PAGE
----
Law News

Combustible Cladding Ban should not be Restricted to High-Rise Residential Buildings

Em Morley - July 23, 2018

Dame Judith Hackitt’s review has proposed a ban of combustible cladding, and the House of Commons housing committee believes that this should not be restricted to just high-rise residential buildings.

All existing buildings and residential homes, hospitals, student accommodation and hotels should also be included, the committee has stated.

The committee released a report last week, outlining several conflicts of interest within the construction industry that need to be dealt with. Specific concerns include the fact that builders can appoint their own inspectors. This opens up the possibility that those appointed may have a commercial interest in turning a blind eye to bad practice.

The report goes on to conclude that sprinklers are a vital addition to all high-rise residential buildings, as they provide an extra safety precaution, which the government should recognise by providing funding for installation in council and housing association-owned buildings.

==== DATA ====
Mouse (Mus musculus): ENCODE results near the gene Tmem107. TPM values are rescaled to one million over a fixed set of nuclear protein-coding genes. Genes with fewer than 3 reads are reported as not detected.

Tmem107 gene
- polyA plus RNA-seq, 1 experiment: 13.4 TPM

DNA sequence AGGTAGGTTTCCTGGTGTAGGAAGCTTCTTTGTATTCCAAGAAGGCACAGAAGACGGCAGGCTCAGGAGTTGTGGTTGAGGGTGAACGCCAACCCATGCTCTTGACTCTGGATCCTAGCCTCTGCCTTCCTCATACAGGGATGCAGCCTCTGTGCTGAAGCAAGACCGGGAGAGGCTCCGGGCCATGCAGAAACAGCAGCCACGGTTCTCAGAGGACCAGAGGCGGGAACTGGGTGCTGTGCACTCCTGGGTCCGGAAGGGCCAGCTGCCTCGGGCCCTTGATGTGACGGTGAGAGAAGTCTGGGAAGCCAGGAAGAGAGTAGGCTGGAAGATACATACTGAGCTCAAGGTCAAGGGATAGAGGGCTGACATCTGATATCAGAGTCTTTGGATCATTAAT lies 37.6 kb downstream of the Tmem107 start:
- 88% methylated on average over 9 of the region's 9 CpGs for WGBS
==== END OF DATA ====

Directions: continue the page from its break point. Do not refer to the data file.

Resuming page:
It has also been proposed that a low-interest scheme should be introduced for private rented sector (PRS) building owners, as a way of encouraging them to make changes without it financially affecting leaseholders.

Clive Betts MP, chair of the committee, said: “We are now more than a year on from the catastrophic events at Grenfell Tower, yet despite an independent review of building regulations (led by Dame Judith Hackitt), we are still no closer to having a system that inspires confidence that residents can be safe and secure in their homes.

“We agree with the independent review that there is a need for a fundamental change of culture in the construction industry, but there are also measures that can and should be introduced now.

“We welcome the intention of the government to ban combustible cladding, but the proposals do not go far enough. A ban on dangerous cladding must be extended beyond new high-rise constructions, to existing residential buildings as well as other high-risk buildings.

“The industry is riven with conflicts of interest at every turn, with manufacturers choosing the most lenient testing bodies for their products. It just cannot be right that builders get to choose who marks their homework and urgent action is needed to make sure this does not continue. Fire Rescue Authorities should not be able to pass judgement on the work of their own commercial trading arms.

“The current complicated web of building regulations is compromising safety and putting people at risk in their own homes. It desperately needs both simplifying and strengthening and the government must act now before more lives are lost.”